Tuesday, 6 September 2011

Who is to blame?

Who is to blame?

5th september

Death of a newborn
Another very tough day.

Found out at the ward meeting today that the newborn baby the midwife, AJ and I rescucitated late thursday evening had died at 11pm on friday. I was shocked and horrified by this news. As you can see from my last blog, I thought this baby was now doing ok and I was hoping he wouldn't suffer any long term consequences as a result of his birth asphyxia.

Aj and I have been wracking our brains trying to work out why he deteriorated again and whether anything could have been done to prevent his death. From a self centered point of view we really wanted to know whether our own actions contributed in anyway to him not surviving.

The baby’s notes say that on Friday morning he had started breastfeeding but at 11pm the doctor had been called because the baby had no vital signs and he then failed to respond to resuscitation.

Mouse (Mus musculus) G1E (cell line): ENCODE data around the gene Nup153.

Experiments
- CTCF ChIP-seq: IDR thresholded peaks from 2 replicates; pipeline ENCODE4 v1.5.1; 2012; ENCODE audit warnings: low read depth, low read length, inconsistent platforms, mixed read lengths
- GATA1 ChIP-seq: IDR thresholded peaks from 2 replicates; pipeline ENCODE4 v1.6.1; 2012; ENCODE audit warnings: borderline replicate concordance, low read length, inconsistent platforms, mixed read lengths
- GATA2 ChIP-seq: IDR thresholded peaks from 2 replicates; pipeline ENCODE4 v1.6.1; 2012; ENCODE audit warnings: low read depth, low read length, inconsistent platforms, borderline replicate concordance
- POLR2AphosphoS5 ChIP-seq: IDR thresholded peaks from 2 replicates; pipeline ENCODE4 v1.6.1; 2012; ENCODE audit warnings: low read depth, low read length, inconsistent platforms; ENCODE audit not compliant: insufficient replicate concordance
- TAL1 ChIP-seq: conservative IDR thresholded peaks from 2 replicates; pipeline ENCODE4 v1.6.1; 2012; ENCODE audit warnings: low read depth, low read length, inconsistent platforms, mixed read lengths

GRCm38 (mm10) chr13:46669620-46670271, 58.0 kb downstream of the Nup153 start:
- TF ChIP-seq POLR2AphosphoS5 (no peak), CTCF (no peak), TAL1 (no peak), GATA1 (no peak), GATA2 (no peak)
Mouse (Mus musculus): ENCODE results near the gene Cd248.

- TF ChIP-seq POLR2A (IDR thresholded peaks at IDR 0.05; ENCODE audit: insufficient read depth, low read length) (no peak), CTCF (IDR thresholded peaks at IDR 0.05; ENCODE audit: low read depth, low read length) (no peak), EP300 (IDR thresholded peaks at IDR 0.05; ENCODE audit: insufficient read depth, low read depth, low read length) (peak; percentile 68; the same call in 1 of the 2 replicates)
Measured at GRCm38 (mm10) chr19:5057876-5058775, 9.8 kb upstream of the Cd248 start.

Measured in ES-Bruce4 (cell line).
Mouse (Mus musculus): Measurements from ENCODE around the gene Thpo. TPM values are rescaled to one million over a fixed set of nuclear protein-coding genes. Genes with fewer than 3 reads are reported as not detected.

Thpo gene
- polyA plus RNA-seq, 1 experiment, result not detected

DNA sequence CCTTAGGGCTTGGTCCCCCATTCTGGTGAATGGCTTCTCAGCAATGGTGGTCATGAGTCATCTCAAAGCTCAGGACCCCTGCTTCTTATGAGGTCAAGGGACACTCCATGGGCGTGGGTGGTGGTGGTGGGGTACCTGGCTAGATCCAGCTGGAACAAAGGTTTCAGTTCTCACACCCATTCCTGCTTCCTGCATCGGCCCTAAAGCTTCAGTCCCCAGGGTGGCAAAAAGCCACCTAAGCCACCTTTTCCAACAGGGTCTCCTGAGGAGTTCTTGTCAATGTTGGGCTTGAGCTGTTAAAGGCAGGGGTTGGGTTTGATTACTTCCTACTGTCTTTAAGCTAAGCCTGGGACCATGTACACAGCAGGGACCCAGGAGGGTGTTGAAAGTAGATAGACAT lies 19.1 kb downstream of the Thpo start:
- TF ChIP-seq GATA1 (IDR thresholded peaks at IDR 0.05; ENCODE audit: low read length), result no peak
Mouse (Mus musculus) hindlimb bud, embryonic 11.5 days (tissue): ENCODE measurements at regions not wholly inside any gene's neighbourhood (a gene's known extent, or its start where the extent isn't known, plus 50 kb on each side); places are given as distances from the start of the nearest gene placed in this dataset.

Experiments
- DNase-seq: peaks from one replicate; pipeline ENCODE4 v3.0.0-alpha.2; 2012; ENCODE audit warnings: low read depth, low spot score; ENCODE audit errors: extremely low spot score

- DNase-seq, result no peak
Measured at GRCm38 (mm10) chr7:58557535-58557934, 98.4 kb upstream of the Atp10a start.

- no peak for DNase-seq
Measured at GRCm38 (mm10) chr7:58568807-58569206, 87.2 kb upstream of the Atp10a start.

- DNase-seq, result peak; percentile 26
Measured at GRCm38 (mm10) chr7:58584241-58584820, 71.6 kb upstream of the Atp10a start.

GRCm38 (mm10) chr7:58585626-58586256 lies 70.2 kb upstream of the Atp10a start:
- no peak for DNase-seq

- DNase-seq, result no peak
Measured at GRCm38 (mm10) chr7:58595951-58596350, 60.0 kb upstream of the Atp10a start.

Why? At birth he was probably suffering from Meconium aspiration syndrome (MAS) which is where the fetuses draw amniotic fluid containing fetal stool into their lungs. This only occurs when the baby was already asphyxiated in the uterus (as he would have been due to the uterine rupture) leading them to effectively gasp for air but as they are still in the uterus they take in the amniotic fluid surrounding them instead. The meconium both irritates the lungs and causes a sort of valve where the baby can inhale air past the meconium blockage but can't exhale it back out again meaning their lungs soon distend too much to inhale anymore. This plus the asphyxia in the uterus means the babies vital organs may have been without sufficient oxygen for some time leading to anaerobic respiration and the buildup of lactic acid and other acids - the acidaemia/tissue ischaemia can damage organs. Some damage can present later - e.g. if the kidneys were damaged eventually electrolyte imbalance would occur due to filtration failure which can lead to cardiac arrest. So perhaps something like this happened causing the babies delayed deterioration that occurred after breast feeding (so potentially when there were more waste products to be filtered/removed?) this is all just academic debate though and as no post mortem is going to be carried out, the exact cause of his death cannot be known.